Landscapes of the Ancients: John Linnell, harvest and sunset

John Linnell (1792–1882), Homeward Bound (1861), oil on canvas, dimensions not known, location not known. Wikimedia Commons.

Prior to 1846, John Linnell (1792–1882) had prospered as a painter only by working mainly in portraiture. His great love was landscape painting, and he also made some religious and narrative works. Then in 1846, his fortunes changed, thanks to a wealthy dealer and collector who seemed happy to part with hundreds and even thousands of pounds when he wanted Linnell’s paintings.

The artist could now, at last, afford to be more selective in the portrait commissions which he accepted, and to devote more time to landscapes.

John Linnell (1792–1882), Noah: The Eve of the Deluge (1847-48), oil on canvas, 150 x 223.5 cm, Cleveland Museum of Art, Cleveland, OH. By Wmpearl, via Wikimedia Commons.

Buoyed by this sudden increase in sales, Linnell started work on the large canvas of Noah: The Eve of the Deluge in the spring of 1847. Although on a religious theme, it is also a dramatic landscape which set the mood for many of Linnell’s remaining works: the rich colours of twilight. It was sold only a couple of months after Linnell had started work on it, for £1000.

It was exhibited at the Royal Academy, considered by the artist himself to be one of his major works, and was even criticised by John Ruskin, in the second volume of his Modern Painters. Unfortunately Ruskin appears to have misunderstood its subject, and dismissed it (characteristically, perhaps) as being “devoid in invention”. This did not affect Linnell’s popularity with collectors, though.

In 1851, Linnell moved his family to a house which he had built for them just outside Redhill, Surrey, where he spent the rest of his life. Living in the rolling North Downs, in the rich agricultural belt around London, provided him ample opportunity for the landscape painting which he so enjoyed, and which was now so well appreciated. Linnell also recognised the talent of the Pre-Raphaelites, and he gave Holman Hunt and Millais support and friendship from 1852 onwards.

Harvest Home, Sunset: The Last Load 1853 by John Linnell 1792-1882
John Linnell (1792–1882), Harvest Home, Sunset: The Last Load (1853), oil on canvas, 88.3 x 147.3 cm, The Tate Gallery (Presented by J.W. Carlile 1906), London. © The Tate Gallery and Photographic Rights © Tate (2016), CC-BY-NC-ND 3.0 (Unported),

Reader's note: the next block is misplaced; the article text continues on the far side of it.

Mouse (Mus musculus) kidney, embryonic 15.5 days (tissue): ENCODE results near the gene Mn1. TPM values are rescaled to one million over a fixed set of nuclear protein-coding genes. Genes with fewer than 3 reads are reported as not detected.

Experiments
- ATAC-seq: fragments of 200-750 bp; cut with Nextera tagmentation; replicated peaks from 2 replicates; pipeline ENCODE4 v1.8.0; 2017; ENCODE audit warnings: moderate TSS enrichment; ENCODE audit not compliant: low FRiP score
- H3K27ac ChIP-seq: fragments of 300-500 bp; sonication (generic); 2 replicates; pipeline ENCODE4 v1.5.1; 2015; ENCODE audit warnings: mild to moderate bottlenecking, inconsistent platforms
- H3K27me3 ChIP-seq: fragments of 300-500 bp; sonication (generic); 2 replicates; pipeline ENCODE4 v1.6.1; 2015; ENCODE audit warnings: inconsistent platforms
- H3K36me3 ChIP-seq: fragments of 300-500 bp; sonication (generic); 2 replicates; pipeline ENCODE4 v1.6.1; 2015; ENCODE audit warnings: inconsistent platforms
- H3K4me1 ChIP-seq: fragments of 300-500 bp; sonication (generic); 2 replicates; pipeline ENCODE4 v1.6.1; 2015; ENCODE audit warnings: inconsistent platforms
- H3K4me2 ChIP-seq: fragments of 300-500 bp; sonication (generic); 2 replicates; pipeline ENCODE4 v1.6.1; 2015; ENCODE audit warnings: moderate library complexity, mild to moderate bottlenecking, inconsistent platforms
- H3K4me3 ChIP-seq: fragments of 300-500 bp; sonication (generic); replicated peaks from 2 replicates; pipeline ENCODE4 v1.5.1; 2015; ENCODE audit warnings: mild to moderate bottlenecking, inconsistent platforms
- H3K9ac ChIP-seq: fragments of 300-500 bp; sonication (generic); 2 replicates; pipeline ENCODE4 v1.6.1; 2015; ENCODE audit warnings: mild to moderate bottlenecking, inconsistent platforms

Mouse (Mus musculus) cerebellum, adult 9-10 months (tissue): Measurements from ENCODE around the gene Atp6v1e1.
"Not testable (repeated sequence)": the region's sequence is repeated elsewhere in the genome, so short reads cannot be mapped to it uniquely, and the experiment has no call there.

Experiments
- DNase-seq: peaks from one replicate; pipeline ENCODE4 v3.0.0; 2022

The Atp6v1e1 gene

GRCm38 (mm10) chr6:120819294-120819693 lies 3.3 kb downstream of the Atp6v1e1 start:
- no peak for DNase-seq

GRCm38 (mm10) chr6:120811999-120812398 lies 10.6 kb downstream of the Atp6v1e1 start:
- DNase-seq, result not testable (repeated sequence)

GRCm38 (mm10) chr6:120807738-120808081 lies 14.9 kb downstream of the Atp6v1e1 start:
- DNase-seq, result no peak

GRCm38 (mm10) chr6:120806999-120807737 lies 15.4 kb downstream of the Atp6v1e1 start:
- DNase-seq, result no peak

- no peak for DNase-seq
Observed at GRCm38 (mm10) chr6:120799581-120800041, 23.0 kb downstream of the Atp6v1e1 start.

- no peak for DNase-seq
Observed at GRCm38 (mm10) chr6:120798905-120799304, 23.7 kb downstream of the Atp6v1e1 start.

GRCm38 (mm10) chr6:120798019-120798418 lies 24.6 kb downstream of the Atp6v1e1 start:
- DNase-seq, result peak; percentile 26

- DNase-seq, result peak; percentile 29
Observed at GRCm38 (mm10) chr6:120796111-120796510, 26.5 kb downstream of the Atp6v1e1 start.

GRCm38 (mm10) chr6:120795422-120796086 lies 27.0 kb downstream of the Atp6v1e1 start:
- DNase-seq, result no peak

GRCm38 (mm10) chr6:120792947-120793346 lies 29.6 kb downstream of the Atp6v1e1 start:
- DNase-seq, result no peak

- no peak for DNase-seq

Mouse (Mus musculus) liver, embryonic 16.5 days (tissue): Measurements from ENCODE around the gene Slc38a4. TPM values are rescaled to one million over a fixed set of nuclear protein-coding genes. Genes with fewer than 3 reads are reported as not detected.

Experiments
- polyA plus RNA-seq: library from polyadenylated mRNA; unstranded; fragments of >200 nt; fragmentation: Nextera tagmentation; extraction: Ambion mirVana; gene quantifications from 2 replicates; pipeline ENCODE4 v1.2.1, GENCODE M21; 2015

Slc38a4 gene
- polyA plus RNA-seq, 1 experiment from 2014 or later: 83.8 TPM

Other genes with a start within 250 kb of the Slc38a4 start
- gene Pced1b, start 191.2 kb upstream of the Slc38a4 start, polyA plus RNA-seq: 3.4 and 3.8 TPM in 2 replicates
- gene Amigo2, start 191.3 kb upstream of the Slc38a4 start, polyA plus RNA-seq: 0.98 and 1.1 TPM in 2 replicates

Harvest Home, Sunset: The Last Load (1853) shows the final wagonload of cut grain leaving the fields at dusk, as the harvest is completed. Its composition and lighting could put it among the works of Samuel Palmer and the Ancients.

John Linnell (1792–1882), A Finished Study for ‘Reaping’ (1858), oil on panel, 21 x 33 cm, Yale Center for British Art, New Haven, CT. Wikimedia Commons.

Like John Constable before him, Linnell’s oil sketches and studies have rich and expressive brushstrokes. If the chroma in his A Finished Study for ‘Reaping’ (1858) were turned up, it might easily be mistaken for an Impressionist work. However, it was not intended for the eyes of the public, for which Linnell provided Salon-quality finished paintings.

John Linnell (1792–1882), The Prophet Balaam and the Angel (1859), oil on paper, laid down on canvas, 49.2 x 71.1 cm, Museum of Fine Arts, Houston, TX. Wikimedia Commons.

The Prophet Balaam and the Angel (1859) shows one of the more obscure stories from the Old Testament Book of Numbers, revisited briefly in Revelation. Balaam was a non-Israelite who declared himself a prophet. Although he would not curse the Israelites, the Biblical account claims that he went to King Balak of Moab and explained to him how he could get the Israelites to fall into sin by enticing them with prostitutes and unclean food.

When Balaam had set out to go and curse the Israelites, an angel appeared, first to the donkey that he was riding, and then to Balaam too. The angel told Balaam that the donkey was the only reason that Balaam had not been killed. Balaam then repented, but the angel told him to continue. That is the scene shown in Linnel’s painting, as Balaam (who at this stage cannot see the angel) beats his donkey to move on, but the angel will not allow the donkey to pass.

John Linnell (1792–1882), The Harvest Cradle (1859), oil on canvas, dimensions not known, York Museums Trust, York, England. Wikimedia Commons.

The Harvest Cradle (1859) is an ingenious rustic scene, in which the children of those cutting wheat are tucked up in freshly-cut stooks.

John Linnell (1792–1882), Wheat (c 1860), oil on canvas, 94.2 x 140.6 cm, National Gallery of Victoria, Melbourne, Australia. Wikimedia Commons.

Wheat (c 1860) was painted for the dealer Thomas Agnew, and was one of Linnell’s favourites. It was shown at the Royal Academy shortly after completion, then at the Universal Exhibition in Paris in 1867.

John Linnell (1792–1882), Homeward Bound (1861), oil on canvas, dimensions not known, location not known. Wikimedia Commons.

Homeward Bound (1861) shows sheep and cattle being brought back from pasture at dusk.

John Linnell (1792–1882), The Sheep Drive (1863), oil on canvas, 99.7 × 71.2 cm, Birmingham Museum and Art Gallery, Birmingham, England. Wikimedia Commons.

The Sheep Drive (1863) is another idyllic pastoral landscape typical of Linnell’s later work.

Linnell continued to paint strongly until 1878, when his failing eyesight and the other problems of old age got the better of him. His last exhibit at the Royal Academy was in 1881, of a painting from 1876. He died in early 1882, just short of his ninetieth birthday.



Linnell, David (1994) Blake, Palmer, Linnell & Co., The Life of John Linnell, Book Guild. ISBN 978 0 8633 2917 3.